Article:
September 17, 2023

Dealing with Emotionally Immature People (Theresa E. Viera)

Emotional Intelligence, Emotional Safety, and Emotional Maturity

“She’s crazy!” “He’s a narcissist!” “No one is listening to me!” These are but a few comments I hear when my clients are completely frustrated with their “soon-to-be” ex or the other parent of their child. The unfortunate reality in family law is that you will have to deal with an “opposing party” that you would much rather cut completely out of your life. Regardless of the circumstance or reason for the failed relationship, dealing with an opposing party out of necessity instead of desire is daunting. 

Part of the difficulty in dealing with the opposing party in complex family dynamics could stem from various issues: mental health issues, substance abuse, adultery, narcissism, laziness, or a multitude of other reasons. Some of these issues may appear on your internet history as you try to learn more about these issues via social media or “Google.” However, one area that tends to be overlooked from my perspective is Emotional Intelligence, Emotional Safety, and Emotional Immaturity.

Emotional Intelligence is the ability and capacity to understand and manage our own emotions while also understanding the impact and influence we have on the emotions of the people around us. Emotional Intelligence not only allows us to regulate our responses and thought-processes, especially when confronted with an uncomfortable or threatening situation, but it also allows us to keep our emotions from taking “control of the wheel.” Those with high emotional intelligence or emotional maturity limit the influence of emotions to allow their reason and logic to respond in a more appropriate manner. Have you ever reflected on a moment and realized, “oh, I could have responded better in that situation” or “wow, I actually kept my cool when dealing with that person.” These reflections stem from your personal emotional intelligence. The goal in being more emotionally intelligent is that you have more positive reflections than negative repercussions due to your behavior and interactions with other people.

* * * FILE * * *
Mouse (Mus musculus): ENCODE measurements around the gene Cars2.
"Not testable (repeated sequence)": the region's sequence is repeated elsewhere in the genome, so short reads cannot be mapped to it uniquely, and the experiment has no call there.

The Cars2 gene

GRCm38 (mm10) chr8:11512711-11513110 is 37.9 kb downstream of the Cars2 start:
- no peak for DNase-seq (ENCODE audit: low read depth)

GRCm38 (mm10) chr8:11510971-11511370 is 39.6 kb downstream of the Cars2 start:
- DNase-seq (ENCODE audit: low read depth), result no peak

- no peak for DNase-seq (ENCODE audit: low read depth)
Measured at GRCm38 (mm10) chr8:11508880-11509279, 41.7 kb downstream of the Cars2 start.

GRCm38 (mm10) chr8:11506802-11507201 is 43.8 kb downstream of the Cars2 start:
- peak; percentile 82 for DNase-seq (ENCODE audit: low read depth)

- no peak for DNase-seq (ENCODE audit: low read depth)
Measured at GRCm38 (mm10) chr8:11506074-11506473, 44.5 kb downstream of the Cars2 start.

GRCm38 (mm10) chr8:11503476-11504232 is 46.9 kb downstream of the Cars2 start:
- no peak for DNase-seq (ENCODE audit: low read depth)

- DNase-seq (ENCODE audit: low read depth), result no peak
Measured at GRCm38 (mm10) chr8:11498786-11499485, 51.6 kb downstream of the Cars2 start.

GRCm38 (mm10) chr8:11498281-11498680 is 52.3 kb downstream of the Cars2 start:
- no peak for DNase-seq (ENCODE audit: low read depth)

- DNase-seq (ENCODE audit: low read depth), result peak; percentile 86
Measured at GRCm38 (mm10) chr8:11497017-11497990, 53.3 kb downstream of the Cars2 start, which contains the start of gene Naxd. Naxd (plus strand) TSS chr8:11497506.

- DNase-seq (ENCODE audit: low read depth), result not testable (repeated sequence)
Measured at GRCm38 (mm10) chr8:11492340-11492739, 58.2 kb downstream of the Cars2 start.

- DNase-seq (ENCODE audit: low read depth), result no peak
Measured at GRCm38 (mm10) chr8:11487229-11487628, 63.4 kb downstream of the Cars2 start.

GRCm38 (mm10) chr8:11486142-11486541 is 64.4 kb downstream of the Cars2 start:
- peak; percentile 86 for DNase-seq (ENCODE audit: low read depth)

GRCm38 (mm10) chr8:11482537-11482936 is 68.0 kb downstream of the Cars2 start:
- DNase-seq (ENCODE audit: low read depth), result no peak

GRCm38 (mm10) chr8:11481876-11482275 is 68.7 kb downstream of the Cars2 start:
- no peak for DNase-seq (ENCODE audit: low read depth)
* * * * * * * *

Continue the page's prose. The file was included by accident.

Emotional Safety is related to the environment that can foster or stunt growth and maturity of a person’s emotional intelligence. The level of emotional safety a person “feels” is reflected in a person’s comfort level to discuss intimate issues with another person. Friendly encouragement, patience, and engaged attention generally foster feelings of emotional safety. When a person feels safe, they are more likely to open up and confront difficult issues or topics. On the flipside, if a person does not feel safe, then they are less likely to be open about their emotions or things that may be affecting them. This can create a ripple effect of “bottling up” emotions and issues, which has been shown to negatively affect a multitude of other challenges people face, such as mental health, physical health, and social connections.

Children are at risk of being stunted in the growth of their emotional intelligence if their environment does not create an emotional safe space. Lack of emotional safety for children can then have long-term effects that last into adulthood. A child’s nervous system can read an emotionally unengaged parent as rejection and disappointment. Instead of a child reaching out for help in a calm and open manner, the child will learn to engage in a hesitant, defensive, and possibly even explosive manner because their emotional needs are not being met.